In “Once Upon a Time In Hollywood”, while a hung-over Rick Dalton with a glued-on handlebar mustache walks through a cowboy town built on a back-lot, Cliff Booth, winds up at Spahn Ranch, an abandoned Western set from the 50s, which has been occupied by the Manson family. Behind the Hollywood Hills, a hippie with a murderous streak goes horseback riding to the rescue of his surrogate family. Not too far from there, the ghost of Sharon Tate (what else could you call it) buys a book, gives a hitch-hiker a ride, and goes to the movies. At the end of the day, Rick and Cliff go to Italy, where they make Sardinia look like El Paso. In Tarantino’s Italy, the cowboy dream is being exported and adapted to its audience. There, Rick Dalton can still “win some fucking fights” as Al Pacino’s producer character points out. Far away from Hollywood, people were still dreaming of a certain kind of “American cinema” and figuring out how to keep it alive.
There are no main characters in “Bacurau” there are only visitors and citizens. As such, we learn about Bacurau based on how they treat their visitors. Whenever they arrive, the citizens of Bacurau urge them to visit the museum. Throughout the film, we witness the return of prodigal children, politicians delivering Trojan horses, camouflaged motocross bikers, and even flying saucers in the sky of Bacurau. For most of the movie, no one visits the museum. Until, of course, someone does. In Westerns, we are always waiting for the invader, preparing ourselves for the day that they will arrive. And then, after it happens, we are left figuring out how to bury the dead. Constantly feeding off its own mythology, Bacurau defines itself in how it survives.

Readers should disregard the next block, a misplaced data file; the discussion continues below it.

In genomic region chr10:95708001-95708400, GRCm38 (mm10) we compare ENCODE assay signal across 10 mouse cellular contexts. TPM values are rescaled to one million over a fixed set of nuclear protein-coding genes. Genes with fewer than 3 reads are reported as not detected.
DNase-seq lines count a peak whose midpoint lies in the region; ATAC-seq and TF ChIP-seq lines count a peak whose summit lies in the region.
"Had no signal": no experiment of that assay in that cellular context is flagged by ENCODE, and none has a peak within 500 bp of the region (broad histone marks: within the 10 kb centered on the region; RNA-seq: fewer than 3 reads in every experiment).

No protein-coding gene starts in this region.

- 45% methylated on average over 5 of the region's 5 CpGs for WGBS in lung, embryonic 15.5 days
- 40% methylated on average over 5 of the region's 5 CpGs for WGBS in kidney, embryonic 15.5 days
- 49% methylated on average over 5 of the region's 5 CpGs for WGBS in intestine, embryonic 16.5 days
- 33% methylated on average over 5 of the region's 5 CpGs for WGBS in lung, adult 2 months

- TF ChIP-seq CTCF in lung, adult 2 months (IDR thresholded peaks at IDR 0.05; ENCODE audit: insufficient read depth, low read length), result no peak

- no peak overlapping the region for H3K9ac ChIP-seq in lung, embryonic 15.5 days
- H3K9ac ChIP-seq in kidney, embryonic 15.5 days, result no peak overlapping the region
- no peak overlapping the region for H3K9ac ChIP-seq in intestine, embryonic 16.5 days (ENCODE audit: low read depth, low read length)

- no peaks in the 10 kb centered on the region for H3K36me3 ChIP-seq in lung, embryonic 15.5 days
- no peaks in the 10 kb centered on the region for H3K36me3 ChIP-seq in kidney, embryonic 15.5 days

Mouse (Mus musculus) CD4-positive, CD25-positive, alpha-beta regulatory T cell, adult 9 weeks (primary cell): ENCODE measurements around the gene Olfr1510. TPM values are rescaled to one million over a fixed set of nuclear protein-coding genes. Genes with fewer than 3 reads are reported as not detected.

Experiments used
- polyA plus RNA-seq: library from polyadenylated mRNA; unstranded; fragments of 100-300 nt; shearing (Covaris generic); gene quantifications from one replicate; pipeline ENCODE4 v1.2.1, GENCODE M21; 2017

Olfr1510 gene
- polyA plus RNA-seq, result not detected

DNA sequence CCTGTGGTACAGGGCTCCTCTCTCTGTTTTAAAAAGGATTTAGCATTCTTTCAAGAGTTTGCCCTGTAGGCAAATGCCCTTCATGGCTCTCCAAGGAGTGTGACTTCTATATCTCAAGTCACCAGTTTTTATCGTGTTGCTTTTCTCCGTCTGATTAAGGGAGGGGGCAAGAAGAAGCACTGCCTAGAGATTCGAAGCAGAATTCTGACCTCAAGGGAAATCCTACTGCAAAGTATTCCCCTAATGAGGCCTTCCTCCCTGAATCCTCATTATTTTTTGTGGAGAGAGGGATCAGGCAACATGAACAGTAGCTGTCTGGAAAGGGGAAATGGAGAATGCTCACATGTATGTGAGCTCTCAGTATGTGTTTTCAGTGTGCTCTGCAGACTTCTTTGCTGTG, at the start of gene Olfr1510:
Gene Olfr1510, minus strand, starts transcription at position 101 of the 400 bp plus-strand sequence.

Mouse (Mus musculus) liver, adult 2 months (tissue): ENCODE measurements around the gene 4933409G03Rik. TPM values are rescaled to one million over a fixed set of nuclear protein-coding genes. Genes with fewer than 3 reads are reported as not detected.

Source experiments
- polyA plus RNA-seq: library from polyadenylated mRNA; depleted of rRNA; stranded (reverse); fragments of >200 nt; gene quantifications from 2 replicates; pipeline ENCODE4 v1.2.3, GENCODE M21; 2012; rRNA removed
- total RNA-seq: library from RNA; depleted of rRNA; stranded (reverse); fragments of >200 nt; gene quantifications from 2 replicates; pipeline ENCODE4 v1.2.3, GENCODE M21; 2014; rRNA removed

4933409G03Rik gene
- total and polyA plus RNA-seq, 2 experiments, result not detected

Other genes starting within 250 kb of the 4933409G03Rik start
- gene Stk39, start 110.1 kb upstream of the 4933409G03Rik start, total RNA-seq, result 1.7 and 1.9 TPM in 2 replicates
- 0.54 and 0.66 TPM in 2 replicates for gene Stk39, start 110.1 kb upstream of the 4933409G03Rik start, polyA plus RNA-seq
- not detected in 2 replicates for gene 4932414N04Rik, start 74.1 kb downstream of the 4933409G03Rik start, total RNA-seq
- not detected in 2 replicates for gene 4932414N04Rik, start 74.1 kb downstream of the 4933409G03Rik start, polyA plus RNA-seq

Bacurau is an imagined place, but, then again, so is Hollywood. In his conciliatory fantasy of death-denial, Quentin, a filmmaker obsessed with killing his characters, finally decides to deal with the corpses. The last time I saw “Once Upon A Time in Hollywood” was at The New Beverly, in Los Angeles. Even though the movie had already left theaters, it remains playing there every week in this repertory film theatre owned and managed by Tarantino himself. There, for a few hours a week, Sharon Tate is alive and well, Margot Robbie playing this same carefree version of her on the silver screen, forever and ever.
The last time I saw “Bacurau” was at the tail end of its long theatrical run, here in Brazil. It stayed over 3 months in theaters, an essentially unheard feat for a national genre film, shot outside of the city’s cultural capitals. It was at the nearest theatre to my house, a Cinemark multiplex located in the west side of the city of Rio de Janeiro. That day, in particular, the exhibitor was only showing Brazilian movies, from the past and the present, in all of its theaters for extremely reduced ticket values. “Bacurau” was the movie chosen for the IMAX theatre. This was the first time I was seeing a Brazilian film on a screen that large. As I left, I heard a group of enthusiastic teenagers disagreeing violently about how the citizens of Bacurau buried the dead. In Bacurau, as we learn from one of the movie’s first sequences, they know the importance of burying the dead.
Both screenings were absolutely packed. I hope they stay packed forever. Go watch “Bacurau”, in theaters across the United States of America, March 6th.